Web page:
A Look at Radeberger's Tastemakers Collective
A New York City-based marketing campaign showcases outstanding places to drink beer
It was in 1872 when a group of five guys came together in a small territory in Germany and decided to create the perfect beer. They were the little guys.
But make beer they did by assembling the right team, building their own brewery and perfecting their craft to make what they believed to be the best beer in the land. This story behind Radeberger Pilsner, the culmination of these five men’s efforts, inspired a marketing campaign recently in New York City called the Tastemaker Collective that paid tribute to the folks that bring us the beers.
“They put of effort into building this brewery,” says Christian Arfert of Velvet Nation, the marketing consultant that rolled out the campaign. “They were flattening mountains.“ What Radeberger did was to introduce consumers to some of the people around New York – bartenders, bar owners, etc. – who are making similar efforts today to see that their customers get good beer in their bellies.
One example was Simon Burke, general manager of Swift Hibernian Lounge on East Fourth Street. Burke was born in Ireland, and he moved to New York nearly two decades ago to find his American dream. The first time he set foot in Swift, he knew it was his place – it reminded him of his father’s pub back in Ireland. He’s been general manager for more than 10 years now. “I’ve never done anything else,” Burke shares in the campaign. “But I always had a passion for it. From my first time behind the bar to now. I don’t think that will ever change. There’s always that level of excitement when you jump behind a bar – it’s almost like you’re on stage.”
Like Burke, the original Tastemakers in Germany in 1872 weren’t even brewers – they just knew the beer was important to people. “They were putting people together from all different areas of Germany to make sure all aspects of beer brewing would be represented in best possible way,” Arfert said.
Doug Jacobson, owner of Loreley Biergarten on the Lower East Side, modeled his bar after the beer pubs of Cologne, and the native New Yorker Jacobson got involved when he met the pub’s founder, Michael Momm, who shared his passion for German traditions. It lit a fire under Jacobson, who now shares that love of German culture – which he in turn shares with his customers. “I’m trying to take German culture and present it to Americans in a way that they’re not intimidated or afraid of it,” Jacobson said. “So we’ve kind of tweaked what’s trendy and what’s happening right now with this German culture that’s been working for hundreds of years.”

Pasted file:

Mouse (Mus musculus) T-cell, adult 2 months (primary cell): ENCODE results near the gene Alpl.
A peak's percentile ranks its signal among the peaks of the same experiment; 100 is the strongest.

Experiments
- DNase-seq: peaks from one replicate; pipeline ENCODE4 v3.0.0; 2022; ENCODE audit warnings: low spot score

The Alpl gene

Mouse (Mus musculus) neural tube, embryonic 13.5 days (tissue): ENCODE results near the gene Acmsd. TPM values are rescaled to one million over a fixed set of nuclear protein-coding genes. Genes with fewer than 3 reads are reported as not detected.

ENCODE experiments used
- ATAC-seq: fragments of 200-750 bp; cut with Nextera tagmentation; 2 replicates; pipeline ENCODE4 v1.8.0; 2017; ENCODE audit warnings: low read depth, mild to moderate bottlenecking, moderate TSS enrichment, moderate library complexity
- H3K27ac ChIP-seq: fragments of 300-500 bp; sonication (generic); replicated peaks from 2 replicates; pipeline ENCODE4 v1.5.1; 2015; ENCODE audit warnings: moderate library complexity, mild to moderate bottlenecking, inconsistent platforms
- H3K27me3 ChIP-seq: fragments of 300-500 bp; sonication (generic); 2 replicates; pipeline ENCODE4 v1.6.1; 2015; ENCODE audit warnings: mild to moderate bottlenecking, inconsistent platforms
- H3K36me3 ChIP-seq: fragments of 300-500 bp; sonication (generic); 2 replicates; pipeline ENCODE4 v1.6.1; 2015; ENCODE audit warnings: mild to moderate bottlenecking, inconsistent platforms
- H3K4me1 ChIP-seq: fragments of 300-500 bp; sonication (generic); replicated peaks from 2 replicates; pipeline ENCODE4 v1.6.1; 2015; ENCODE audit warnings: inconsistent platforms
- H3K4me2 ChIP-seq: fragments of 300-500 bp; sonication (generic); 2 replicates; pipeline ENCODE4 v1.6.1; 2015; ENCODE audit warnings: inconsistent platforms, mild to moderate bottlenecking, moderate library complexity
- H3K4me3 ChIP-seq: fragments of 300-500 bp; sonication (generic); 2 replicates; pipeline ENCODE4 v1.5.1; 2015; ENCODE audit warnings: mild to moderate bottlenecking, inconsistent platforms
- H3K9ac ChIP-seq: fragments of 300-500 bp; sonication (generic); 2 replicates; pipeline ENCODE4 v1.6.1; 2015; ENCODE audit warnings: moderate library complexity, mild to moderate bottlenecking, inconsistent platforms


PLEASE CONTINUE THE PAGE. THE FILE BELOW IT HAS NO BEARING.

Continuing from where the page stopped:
German culture like that which permeated the determined gentlemen who founded Radeberger, which is sort of the people’s drink – a crisp, light Pilsner with just enough bite in it to assert itself on the palate. The beer won German Pilsner of the Year in the 2019 NY International Beer Competition. And so, rather than simply tell the story of the beer itself, Velvet Nation went a step farther to tell the story of the people who are still serving the stalwart of German brewing culture today.
The stories involve clubs like City Vineyard, which overlooks the Hudson River; Ulysses, which is named for the work by Irish novelist James Joyce, and Pilsener Haus, an Austro-Hungarian style biergarten. They all hold to European traditions and each character within has his or her own story.
“We want to tell the story they really don’t have chance to tell,” Arfert said. “What we tried to do is connect the stories to the small business owners in New York.”
The Tastemaker Collective will return, according to Frederic Yager of Velvet Nation, but we don’t know yet when or where that will be. Stay tuned.